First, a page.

• Hello, Dolly! does this with its title song... TWICE!
  • The most characteristic example from La Cage aux folles is the title song, but "Masculinity" and "The Best Of Times" also have this.
  • "Beyond My Wildest Dreams" from the stage adaptation of The Little Mermaid (1989) slows down in the first phrase of the last chorus, before returning to normal tempo. "One Step Closer" and "If Only" also feature this trope.
  • Then there is also the act one finale to Mame, which is the title song. TWICE!!
  • Matilda does this in "Miracle" (solo), "Telly", "When I Grow Up" (Counterpoint Duet), and "The Smell of Rebellion".
  • The Phantom of the Opera: The last repetition of "Masquerade" is much slower, and louder, than the rest of the piece. However, it doesn't speed up again, but rather suddenly falls sideways into a minor key as the Phantom crashes the party, and then gets cut off.
  • In Pippin, "Glory" does this in the section when the full ensemble starts singing "The gates of heaven await" to a slow rock beat, with a big "you ain't seen nothin' yet" flourish.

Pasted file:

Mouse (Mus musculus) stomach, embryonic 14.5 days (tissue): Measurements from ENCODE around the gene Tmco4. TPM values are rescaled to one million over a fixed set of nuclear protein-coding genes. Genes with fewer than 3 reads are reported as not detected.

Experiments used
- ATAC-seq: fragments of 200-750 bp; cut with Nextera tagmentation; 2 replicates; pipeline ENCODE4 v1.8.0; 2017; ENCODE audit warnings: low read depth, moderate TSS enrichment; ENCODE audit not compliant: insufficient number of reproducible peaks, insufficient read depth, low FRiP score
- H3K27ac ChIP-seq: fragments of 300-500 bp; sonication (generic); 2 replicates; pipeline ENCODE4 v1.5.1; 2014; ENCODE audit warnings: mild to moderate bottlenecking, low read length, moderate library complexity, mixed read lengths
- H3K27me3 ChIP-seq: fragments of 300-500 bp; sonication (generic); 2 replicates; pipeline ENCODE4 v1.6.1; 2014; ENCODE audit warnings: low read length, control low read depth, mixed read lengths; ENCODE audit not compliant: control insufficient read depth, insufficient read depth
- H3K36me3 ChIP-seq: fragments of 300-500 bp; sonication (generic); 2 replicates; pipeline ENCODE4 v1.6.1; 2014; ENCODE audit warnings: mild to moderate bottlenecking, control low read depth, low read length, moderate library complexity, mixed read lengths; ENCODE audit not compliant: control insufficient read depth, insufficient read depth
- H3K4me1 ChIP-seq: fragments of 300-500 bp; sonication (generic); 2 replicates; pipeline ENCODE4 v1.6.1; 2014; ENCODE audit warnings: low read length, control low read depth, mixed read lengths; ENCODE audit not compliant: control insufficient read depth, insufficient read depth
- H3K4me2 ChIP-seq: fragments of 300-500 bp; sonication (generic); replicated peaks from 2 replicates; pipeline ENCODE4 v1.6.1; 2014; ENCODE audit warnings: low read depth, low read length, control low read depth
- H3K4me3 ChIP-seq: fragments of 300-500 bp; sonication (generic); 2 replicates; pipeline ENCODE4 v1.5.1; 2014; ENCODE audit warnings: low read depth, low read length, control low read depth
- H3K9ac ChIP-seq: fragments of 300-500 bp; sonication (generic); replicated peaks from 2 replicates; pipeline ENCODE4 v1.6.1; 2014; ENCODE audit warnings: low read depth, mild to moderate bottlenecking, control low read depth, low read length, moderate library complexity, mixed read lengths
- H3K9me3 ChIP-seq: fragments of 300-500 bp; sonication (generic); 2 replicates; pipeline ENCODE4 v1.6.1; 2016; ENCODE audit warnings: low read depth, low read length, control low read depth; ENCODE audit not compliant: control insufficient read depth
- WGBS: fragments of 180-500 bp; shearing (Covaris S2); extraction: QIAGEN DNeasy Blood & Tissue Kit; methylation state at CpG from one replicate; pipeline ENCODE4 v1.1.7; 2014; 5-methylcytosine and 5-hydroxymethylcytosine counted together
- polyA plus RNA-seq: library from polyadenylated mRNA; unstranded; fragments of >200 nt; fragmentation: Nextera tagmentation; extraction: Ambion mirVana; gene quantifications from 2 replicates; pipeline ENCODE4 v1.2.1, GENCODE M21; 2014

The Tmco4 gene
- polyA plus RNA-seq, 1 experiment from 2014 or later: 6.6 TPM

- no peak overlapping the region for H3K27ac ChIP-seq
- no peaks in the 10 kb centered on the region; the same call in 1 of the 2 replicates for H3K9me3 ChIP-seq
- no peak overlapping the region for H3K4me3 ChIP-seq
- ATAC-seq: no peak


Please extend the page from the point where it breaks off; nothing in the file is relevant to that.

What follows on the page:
• Parodied in some productions of The Pirates of Penzance during the number "With Catlike Tread", starting with the Joseph Papp NYC revival. Some productions take this to further extremes by performing AN ALMOST INFINITE NUMBER OF ENCORES to this particular moment, each slower and louder than the one before, regardless of the inevitable fatigue.
    • Also from the same play, "I Am The Very Model of a Modern Major General" frequently gets this treatment. Then inverted to all hell if an encore is called for (which is likely). It's fairly common for a Major-General Stanley who can handle it to say to the conductor "Presto agitato, sil vous plais, Maestro" ("Very quick, if you please, Master").
  • "Springtime for Hitler" from The Producers. FUCKING TWICE!!!
  • Oklahoma! pulls an Unbuilt Trope with "I Cain't Say No," though within the Dream Ballet and not sung, and slows down dramatically near the end of the first of two choruses.

     Video Games 
  • "That's Death" from the Discworld adventure game Discworld II: Mortality Bytes.
  • "Sweet Soul Brother" from Jet Set Radio does this.
  • One song in the Rhythm Game O2Jam, "Identity part II," does this, and, if you're playing it on Hard difficulty, you are then suddenly greeted by rapid scales and a charlie foxtrot of notes arranged to form a word in Korean hangul. The latter is humanly impossible to clear without missing any notes.

     Web Original 

     Western Animation